Thursday, August 04, 2016

Small Sips Bad Jesus Good

It's about time. In last month's Small Sips I linked to a roundtable discussion of people recovering from the effects of I Kissed Dating Goodbye by Joshua Harris. Lately Harris himself has been showing signs of remorse over how much his book negatively influenced people's approach to relationships:
HARRIS: I think I'm finally at a place where I'm really trying to listen to those voices. And I think it's taken time for the consequences of the way that people applied the book and the way the book affected people to play out. And so I'm hearing these different voices saying, here's how your book was used against me, here's how it was forced on me, or here's how I tried to - no one forced it on me, but I tried to apply it and it had this negative consequence in different ways. 
I'm trying to go back and really evaluate, you know, where did my book contribute to that? Where was it too stringent? And where was that me and what I was writing, and where was that - the families and the church cultures and so on? So I feel like I'm on the front end of a process to help people in some way if I can apologize where needed and re-evaluate where needed.
To rehash what I said last month, I only bought into this book's ideas for a short time and only because I was in an emotionally raw place right after a big breakup; my healing from that correlated with my realization that Harris' views weren't very plausible and, over time, I saw how potentially damaging they were. And I saw that play out more than once.

So I'm glad for Harris going back to evaluate this and to listen to people who ended up hurting themselves or others trying to follow these principles. It's a shame it hadn't happened sooner, but I guess we come to these sorts of revelations in our own time.

Accurate. Carol Howard Merritt shares a list of essentials for how to write a book:
I post this article pretty regularly, because when I wanted to be a writer, people acted as if it was some mysterious, unattainable goal. But it’s not. Writing is like most art forms. You might be naturally gifted, but more likely, you get up early in the morning (or stay up late at night) and you work. So here’s this year’s edition of “how I did it."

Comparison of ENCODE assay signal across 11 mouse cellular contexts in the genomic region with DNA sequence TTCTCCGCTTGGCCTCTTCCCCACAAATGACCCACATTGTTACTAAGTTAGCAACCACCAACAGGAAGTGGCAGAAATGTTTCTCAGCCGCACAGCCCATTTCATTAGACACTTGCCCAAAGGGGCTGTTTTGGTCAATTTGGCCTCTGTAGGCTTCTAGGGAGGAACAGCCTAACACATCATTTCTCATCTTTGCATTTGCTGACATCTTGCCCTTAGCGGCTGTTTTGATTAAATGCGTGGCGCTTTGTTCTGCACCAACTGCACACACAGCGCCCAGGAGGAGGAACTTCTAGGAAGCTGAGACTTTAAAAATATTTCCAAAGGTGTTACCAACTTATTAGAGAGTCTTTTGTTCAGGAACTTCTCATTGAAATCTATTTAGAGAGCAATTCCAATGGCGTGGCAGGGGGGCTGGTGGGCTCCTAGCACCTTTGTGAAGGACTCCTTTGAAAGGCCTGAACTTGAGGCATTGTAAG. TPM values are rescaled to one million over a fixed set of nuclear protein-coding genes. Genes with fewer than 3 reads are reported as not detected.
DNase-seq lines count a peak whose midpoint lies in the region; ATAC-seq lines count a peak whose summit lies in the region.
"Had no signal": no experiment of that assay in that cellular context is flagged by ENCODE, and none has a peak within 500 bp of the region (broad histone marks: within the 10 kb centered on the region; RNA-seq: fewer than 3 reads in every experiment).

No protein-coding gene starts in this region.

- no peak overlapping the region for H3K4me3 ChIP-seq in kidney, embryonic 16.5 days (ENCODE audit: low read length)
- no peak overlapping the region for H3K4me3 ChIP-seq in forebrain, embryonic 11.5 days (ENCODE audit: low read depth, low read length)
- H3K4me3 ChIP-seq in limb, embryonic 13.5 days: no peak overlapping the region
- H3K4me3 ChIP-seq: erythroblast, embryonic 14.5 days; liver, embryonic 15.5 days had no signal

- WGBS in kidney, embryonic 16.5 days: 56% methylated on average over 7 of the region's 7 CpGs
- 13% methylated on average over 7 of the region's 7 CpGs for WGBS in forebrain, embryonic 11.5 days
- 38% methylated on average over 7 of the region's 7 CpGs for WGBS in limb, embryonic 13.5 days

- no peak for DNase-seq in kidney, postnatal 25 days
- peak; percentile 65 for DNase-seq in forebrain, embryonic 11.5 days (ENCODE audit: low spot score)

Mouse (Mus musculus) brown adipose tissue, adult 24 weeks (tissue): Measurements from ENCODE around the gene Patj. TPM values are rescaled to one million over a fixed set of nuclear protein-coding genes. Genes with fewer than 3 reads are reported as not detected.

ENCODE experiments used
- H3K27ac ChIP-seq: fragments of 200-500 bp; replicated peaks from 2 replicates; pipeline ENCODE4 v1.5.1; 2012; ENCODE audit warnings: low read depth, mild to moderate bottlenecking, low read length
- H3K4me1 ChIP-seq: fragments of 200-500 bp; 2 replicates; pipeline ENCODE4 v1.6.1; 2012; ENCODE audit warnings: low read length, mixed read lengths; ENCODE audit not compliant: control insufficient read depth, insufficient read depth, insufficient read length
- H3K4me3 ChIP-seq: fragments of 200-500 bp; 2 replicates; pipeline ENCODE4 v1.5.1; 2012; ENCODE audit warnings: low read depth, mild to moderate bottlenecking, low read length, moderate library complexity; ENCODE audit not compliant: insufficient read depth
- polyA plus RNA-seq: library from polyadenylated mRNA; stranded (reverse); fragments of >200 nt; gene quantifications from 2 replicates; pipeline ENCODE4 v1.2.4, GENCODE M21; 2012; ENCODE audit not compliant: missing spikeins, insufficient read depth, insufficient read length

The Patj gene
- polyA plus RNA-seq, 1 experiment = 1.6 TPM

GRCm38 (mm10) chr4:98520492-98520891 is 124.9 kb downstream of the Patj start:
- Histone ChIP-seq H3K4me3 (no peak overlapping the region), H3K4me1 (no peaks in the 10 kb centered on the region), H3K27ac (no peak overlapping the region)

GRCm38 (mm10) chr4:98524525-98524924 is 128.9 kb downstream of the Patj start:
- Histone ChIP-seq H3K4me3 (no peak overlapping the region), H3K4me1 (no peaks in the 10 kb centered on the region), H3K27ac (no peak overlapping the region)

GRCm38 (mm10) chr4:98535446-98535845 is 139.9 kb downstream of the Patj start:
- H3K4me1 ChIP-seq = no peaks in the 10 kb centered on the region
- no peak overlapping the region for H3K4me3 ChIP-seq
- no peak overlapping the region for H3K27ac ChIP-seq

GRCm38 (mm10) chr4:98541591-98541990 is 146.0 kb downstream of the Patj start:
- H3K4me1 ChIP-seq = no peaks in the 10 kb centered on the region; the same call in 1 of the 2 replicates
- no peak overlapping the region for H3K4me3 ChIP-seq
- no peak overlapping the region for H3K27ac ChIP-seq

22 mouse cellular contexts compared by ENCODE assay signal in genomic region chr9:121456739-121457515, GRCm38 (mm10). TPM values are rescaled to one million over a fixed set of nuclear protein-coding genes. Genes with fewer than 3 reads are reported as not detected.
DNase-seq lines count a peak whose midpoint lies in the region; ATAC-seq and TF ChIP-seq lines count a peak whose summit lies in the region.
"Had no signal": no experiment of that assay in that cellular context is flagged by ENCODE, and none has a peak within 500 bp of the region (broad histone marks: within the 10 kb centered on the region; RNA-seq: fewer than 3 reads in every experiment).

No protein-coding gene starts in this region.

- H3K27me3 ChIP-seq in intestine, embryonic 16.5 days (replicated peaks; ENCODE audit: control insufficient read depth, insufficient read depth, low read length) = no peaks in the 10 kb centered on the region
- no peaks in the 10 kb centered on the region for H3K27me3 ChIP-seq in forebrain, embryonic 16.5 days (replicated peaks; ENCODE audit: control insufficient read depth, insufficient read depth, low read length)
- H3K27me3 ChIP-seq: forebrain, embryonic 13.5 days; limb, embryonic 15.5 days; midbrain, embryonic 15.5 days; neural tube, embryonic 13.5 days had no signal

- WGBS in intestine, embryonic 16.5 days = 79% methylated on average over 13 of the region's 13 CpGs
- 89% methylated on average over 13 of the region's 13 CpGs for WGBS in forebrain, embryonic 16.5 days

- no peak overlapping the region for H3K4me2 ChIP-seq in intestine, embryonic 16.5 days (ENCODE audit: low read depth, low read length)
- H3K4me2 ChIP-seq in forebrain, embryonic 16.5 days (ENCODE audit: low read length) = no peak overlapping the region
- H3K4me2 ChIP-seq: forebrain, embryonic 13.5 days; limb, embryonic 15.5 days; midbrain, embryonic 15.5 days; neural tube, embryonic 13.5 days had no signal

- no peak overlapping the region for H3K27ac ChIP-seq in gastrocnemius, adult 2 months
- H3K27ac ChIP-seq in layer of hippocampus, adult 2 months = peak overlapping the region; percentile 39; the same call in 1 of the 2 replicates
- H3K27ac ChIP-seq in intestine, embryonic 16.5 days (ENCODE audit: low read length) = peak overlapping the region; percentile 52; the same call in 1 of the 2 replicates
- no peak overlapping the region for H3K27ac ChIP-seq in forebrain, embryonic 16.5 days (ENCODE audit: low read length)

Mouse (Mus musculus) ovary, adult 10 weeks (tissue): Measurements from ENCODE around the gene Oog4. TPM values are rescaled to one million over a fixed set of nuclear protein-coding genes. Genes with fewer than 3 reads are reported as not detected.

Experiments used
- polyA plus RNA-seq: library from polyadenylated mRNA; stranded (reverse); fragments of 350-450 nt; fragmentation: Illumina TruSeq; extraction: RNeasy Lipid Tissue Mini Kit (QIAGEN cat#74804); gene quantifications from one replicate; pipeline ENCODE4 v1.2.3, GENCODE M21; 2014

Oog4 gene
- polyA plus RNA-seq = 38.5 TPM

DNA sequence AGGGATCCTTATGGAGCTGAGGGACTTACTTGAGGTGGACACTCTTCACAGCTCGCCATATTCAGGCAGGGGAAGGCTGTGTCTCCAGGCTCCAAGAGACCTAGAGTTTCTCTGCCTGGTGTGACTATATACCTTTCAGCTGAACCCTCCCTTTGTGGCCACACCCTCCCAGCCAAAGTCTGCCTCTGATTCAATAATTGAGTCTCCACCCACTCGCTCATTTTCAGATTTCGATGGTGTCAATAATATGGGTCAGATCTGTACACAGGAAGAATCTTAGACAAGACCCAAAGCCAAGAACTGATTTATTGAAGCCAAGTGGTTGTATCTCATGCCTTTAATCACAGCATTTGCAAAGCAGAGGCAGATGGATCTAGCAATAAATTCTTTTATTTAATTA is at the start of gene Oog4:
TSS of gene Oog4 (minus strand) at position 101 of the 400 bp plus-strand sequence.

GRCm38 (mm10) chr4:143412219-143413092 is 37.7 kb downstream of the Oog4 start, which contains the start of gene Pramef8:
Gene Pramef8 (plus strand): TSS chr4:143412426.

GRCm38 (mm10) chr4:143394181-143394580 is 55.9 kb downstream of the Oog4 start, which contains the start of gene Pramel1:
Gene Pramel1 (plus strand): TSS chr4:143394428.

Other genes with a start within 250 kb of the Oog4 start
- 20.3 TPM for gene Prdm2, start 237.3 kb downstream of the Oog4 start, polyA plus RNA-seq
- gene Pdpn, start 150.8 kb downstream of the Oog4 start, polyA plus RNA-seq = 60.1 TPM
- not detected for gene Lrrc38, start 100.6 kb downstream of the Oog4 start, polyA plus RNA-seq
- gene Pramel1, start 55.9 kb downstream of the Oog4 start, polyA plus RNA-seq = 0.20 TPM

Work. I know people who have fantastic ideas, great platforms, and even book deals in hand, but they don’t ever get the work done. I’ve heard of writers who go out in the woods and magically give birth to a tome after two weeks without human contact. I am not one of those writers. 
I’m a mom who cooks food, does dishes, walks a dog, and cleans a house. I travel enough for speaking and teaching, so I’m not keen on leaving my family for any more than I have to. My daughter goes to school in the morning and my husband serves a ministry in the evenings, so I only have an hour or two of time alone. So I work in the morning or in the midst of chaos. I often have to stop mid-sentence to find my child a clean t-shirt, or to reply to our dog’s plaintive whine. But I work at least eight hours, six days a week. Before writing was my full-time job, I wrote from 4:30 to 7:30 am. Then I edited when I got the dishes done and the house clean. I usually got in five hours a day.
The whole list includes stuff like buckling down and writing a proposal, actually writing the manuscript, intentionally promoting yourself as an could all basically be summed up as "buckle down and do it," really.

I spent a lot of evenings after the kids went to bed and stole time during the day to finish my book. Before I started it seemed incredibly daunting, too. But really, you just have to make the time, sit down, and put words on the page. There's no shortcut to the process. Buckle down.

He's not wrong. Brian Zahnd suggests that pastors need to be more contemplative:
We’re in a situation where it is often very difficult, if not impossible, for a pastor to make spiritual progress while being a pastor. I know, because I talk to these pastors all the time. Being familiar with my story, they seek me out. Many of them feel they have to make a choice between their own spiritual growth and their pastoral vocation. Something needs to change. 
As long as our churches are led by those who view being a Christian primarily as a kind of conferred status instead of a lifelong journey, and view faith as a form of static certitude instead of an ongoing orientation of the soul toward God, I see little hope that we can build the kind of churches that can produce mature believers in any significant numbers.
Zahnd's article is geared toward evangelical pastors, but I think plenty of it applies to mainliners as well. The basic temptations to focus on career over one's own prayer life and to focus on the needs of the church at the expense of one's own spirituality are universal for clergy regardless of tradition.

I especially like the line, "Many of them feel they have to make a choice between their own spiritual growth and their pastoral vocation." Vocation should be rooted in one's spiritual growth and understanding of one's evolving relationship with God and one's place in God's world. But we separate those things out, or we think that pursuing our vocation is sufficient for spiritual growth.

My hero. Some weeks I feel like doing this sort of thing with our church sign:

Misc. Gordon Atkinson is publishing a book of his Foy Davis stories. Matthew Westfox on Ghostbusters, being a jerk on Twitter, and fan entitlement. Jan Edmiston reflects on pastoral search committees dealing with changing demographics.